Similar to the US, Eurozone economy held up well despite the numerous challenges it faces which include the Russian-Ukraine war. Inflation though remains a serious problem and looks to be much worse than that in the US at this juncture. This means the ECB will likely remain hawkish and play catch-up on policy tightening with the US Fed. Nevertheless, we do take some comfort that the region is now better prepared for further energy shocks as inventory level is high as the region adjusts to a prolonged Russian-Ukraine war. This should help alleviate concerns around a further spike in inflation figures should the war take a turn for the worse.
Meanwhile in Japan, border re-opening since last October didn’t quite help bring about a strong recovery in economic activities. In fact growth momentum is showing signs of slowing as exports declined amid weakening global demand especially those from US and Europe. We are skeptical that China re-opening could give Japan a much needed lift. Despite being stuck in a deflationary spiral over the past three decades, Japan did not welcome the current strong inflationary environment as it is costs led rather than demand driven. The weakening yen has further exacerbated the problem to the point it is affecting consumption. While BOJ recently maintained that they will not tweak monetary policy due to supply side issues, we do think a further widening of the yield curve control could not be totally ruled out. We believe BOJ will continue to curb excessive weakness in the Yen while adopting a gradual change to monetary policy if needed.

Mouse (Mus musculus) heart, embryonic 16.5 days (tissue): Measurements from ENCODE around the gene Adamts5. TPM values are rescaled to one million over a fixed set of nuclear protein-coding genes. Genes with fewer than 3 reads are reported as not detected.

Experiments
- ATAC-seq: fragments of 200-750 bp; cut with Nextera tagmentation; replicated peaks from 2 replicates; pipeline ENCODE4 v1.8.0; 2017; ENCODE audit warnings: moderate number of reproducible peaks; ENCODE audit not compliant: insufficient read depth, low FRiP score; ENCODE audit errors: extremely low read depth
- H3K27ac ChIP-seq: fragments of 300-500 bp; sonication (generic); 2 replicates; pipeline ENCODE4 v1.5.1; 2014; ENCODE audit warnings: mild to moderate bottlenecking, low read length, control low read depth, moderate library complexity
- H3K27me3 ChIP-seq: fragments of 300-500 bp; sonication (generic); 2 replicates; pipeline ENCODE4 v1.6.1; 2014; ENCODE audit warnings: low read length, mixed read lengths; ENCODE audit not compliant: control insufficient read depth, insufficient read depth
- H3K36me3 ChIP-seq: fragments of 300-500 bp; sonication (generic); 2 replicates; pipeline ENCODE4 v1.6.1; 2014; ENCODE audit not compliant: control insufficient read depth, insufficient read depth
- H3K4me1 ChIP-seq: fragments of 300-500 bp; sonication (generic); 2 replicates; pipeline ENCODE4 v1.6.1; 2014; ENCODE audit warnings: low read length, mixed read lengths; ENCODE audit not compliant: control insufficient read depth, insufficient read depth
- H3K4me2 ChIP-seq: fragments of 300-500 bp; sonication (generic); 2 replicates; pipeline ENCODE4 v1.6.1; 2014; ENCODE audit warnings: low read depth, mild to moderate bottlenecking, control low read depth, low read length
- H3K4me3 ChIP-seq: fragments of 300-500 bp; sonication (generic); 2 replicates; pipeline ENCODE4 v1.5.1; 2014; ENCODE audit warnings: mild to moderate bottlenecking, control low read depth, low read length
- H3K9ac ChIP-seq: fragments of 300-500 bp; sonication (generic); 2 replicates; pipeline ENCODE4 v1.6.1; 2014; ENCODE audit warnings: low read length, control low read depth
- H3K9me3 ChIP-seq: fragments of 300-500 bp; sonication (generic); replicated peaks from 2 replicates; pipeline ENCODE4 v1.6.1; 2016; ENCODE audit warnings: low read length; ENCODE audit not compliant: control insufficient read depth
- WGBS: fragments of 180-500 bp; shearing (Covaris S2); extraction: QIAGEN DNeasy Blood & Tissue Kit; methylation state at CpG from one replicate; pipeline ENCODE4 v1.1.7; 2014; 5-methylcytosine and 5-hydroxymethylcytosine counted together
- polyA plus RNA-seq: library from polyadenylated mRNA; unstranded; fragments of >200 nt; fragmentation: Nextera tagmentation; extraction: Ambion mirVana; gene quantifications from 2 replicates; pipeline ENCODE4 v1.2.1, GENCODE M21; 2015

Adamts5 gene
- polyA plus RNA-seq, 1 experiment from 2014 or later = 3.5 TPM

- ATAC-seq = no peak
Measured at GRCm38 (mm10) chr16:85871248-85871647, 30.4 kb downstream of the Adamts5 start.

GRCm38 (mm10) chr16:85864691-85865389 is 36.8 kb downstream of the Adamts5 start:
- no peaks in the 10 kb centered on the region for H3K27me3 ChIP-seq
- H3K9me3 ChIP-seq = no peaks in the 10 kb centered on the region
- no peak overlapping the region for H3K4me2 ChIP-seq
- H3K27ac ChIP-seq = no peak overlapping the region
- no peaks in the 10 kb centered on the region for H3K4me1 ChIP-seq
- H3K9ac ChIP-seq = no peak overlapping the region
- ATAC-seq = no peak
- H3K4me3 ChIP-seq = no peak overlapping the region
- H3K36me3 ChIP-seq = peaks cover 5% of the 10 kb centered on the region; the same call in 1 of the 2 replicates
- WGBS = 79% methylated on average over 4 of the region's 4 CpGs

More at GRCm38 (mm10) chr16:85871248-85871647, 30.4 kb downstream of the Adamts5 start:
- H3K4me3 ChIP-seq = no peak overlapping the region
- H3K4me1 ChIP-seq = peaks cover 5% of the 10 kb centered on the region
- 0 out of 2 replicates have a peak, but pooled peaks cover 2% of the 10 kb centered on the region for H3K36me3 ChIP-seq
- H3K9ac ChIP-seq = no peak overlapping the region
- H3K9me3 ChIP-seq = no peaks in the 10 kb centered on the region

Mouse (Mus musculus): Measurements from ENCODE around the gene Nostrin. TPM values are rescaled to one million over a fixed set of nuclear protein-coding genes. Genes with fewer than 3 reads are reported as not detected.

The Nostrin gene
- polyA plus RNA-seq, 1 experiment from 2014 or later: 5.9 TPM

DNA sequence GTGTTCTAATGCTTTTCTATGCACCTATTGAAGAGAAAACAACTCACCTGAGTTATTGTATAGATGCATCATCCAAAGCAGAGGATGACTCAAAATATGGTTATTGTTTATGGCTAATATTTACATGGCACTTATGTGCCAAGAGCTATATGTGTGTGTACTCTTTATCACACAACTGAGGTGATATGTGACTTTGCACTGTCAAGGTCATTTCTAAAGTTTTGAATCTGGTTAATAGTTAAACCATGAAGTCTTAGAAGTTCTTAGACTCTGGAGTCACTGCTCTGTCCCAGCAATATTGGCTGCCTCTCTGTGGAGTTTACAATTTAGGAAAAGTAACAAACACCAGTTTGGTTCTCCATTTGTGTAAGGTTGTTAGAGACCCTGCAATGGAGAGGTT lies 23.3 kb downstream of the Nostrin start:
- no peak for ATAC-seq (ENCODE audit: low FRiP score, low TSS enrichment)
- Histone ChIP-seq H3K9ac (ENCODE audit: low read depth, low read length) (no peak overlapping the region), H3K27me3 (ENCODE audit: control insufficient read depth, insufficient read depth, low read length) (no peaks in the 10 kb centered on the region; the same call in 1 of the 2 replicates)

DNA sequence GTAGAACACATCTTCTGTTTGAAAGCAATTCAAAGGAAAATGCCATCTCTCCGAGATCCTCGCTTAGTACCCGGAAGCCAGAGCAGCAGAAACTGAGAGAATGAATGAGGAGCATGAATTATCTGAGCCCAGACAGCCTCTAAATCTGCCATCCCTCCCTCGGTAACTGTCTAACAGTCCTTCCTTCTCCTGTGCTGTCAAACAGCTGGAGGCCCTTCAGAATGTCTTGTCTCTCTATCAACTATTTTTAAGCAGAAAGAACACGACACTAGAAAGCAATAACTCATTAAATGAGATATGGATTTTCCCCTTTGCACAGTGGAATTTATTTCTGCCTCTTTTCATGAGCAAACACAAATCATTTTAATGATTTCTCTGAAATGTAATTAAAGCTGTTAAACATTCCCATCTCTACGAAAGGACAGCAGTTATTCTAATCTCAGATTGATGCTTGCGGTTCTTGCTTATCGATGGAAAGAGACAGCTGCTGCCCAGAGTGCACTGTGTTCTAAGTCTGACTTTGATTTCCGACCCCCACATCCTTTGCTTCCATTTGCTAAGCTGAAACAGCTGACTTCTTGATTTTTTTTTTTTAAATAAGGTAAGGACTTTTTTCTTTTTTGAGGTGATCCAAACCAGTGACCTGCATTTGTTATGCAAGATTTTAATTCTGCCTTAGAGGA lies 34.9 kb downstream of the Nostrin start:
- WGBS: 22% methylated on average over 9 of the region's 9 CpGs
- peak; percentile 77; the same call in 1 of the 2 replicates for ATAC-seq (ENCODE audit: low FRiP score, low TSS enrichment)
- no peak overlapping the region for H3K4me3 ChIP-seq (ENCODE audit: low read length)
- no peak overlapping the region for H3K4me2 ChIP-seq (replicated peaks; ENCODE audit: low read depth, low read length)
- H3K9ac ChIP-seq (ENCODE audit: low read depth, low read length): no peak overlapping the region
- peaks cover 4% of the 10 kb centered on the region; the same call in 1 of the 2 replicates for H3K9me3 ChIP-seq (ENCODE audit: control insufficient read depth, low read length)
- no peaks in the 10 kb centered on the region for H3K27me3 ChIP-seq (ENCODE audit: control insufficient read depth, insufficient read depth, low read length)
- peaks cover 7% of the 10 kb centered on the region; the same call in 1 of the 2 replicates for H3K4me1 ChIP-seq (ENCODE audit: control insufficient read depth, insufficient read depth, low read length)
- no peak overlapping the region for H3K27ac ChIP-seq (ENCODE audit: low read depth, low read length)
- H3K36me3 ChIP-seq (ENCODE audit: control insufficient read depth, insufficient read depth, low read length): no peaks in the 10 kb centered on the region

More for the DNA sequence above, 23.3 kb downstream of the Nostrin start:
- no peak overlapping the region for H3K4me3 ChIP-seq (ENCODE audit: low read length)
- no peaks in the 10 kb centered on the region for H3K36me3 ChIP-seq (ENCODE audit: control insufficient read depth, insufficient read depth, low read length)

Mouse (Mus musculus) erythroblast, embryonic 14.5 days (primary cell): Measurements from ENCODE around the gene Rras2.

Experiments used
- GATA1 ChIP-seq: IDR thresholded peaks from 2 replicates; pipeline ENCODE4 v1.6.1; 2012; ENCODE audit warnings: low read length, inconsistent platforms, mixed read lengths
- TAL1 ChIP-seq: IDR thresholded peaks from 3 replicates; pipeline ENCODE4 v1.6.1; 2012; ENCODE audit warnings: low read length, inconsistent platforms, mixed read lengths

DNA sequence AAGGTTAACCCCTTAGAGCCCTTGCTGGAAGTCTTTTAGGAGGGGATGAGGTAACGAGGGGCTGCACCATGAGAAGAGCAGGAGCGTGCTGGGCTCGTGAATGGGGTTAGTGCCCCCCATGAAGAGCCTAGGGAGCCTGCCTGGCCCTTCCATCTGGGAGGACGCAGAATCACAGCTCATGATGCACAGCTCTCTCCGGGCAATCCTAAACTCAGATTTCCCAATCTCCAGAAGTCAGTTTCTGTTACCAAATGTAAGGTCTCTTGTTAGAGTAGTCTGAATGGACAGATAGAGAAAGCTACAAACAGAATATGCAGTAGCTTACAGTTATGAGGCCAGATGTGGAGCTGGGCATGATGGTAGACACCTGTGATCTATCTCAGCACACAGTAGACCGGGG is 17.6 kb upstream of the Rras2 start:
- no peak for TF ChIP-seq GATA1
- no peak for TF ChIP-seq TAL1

Asian credit market continued its strong rally towards the end of 2022 on the back an expectation of a more gradual rate hike by the US Fed coupled with positive sentiment around China’s re-opening. Valuation for investment grade bonds are now tighter than historical average. Nevertheless, we remain positive on the credit fundamentals of Asian IG and we expect little credit rating changes from here. Supply is also likely to remain soft and hence supportive for bond’s demand and supply technical. Should the Fed continue to bring terminal rate higher, the high all in yield of close to 6% would make Asian Investment Grade bonds too attractive to ignore. In other words despite of a cautious global economic outlook, we remain constructive on Asian IG. Asian High Yield led by Chinese properties bonds have done very well of late and is likely to take a pause. We do believe the worse could be over for this sector though we do need to see pre-sales figures improving significantly before bond prices can move higher from here. Following a strong run in the past few months, Asian currencies retraced some of its gain as the dollar regained some ground as market started pricing in a higher terminal Fed fund rate. We do believe this trend may continue a little longer though any further weakness could provide investors a more attractive entry point into Asian currencies. We also expect most Asian central banks to be on hold as inflation figures look relatively benign when compared to developed market peers.
Source : Company data, First Sentier Investors, as of 31 March 2023